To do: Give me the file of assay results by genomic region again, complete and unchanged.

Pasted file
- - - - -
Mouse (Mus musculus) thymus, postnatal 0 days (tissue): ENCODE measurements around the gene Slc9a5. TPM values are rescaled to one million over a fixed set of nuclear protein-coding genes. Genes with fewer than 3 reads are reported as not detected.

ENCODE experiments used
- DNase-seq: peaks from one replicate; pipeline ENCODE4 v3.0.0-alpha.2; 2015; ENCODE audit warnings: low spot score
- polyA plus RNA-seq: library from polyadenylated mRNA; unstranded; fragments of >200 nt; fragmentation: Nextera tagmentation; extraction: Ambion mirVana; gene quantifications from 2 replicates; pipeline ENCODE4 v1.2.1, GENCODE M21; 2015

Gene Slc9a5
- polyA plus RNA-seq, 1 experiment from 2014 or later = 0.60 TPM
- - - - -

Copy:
Mouse (Mus musculus) thymus, postnatal 0 days (tissue): ENCODE measurements around the gene Slc9a5. TPM values are rescaled to one million over a fixed set of nuclear protein-coding genes. Genes with fewer than 3 reads are reported as not detected.

ENCODE experiments used
- DNase-seq: peaks from one replicate; pipeline ENCODE4 v3.0.0-alpha.2; 2015; ENCODE audit warnings: low spot score
- polyA plus RNA-seq: library from polyadenylated mRNA; unstranded; fragments of >200 nt; fragmentation: Nextera tagmentation; extraction: Ambion mirVana; gene quantifications from 2 replicates; pipeline ENCODE4 v1.2.1, GENCODE M21; 2015

Gene Slc9a5
- polyA plus RNA-seq, 1 experiment from 2014 or later = 0.60 TPM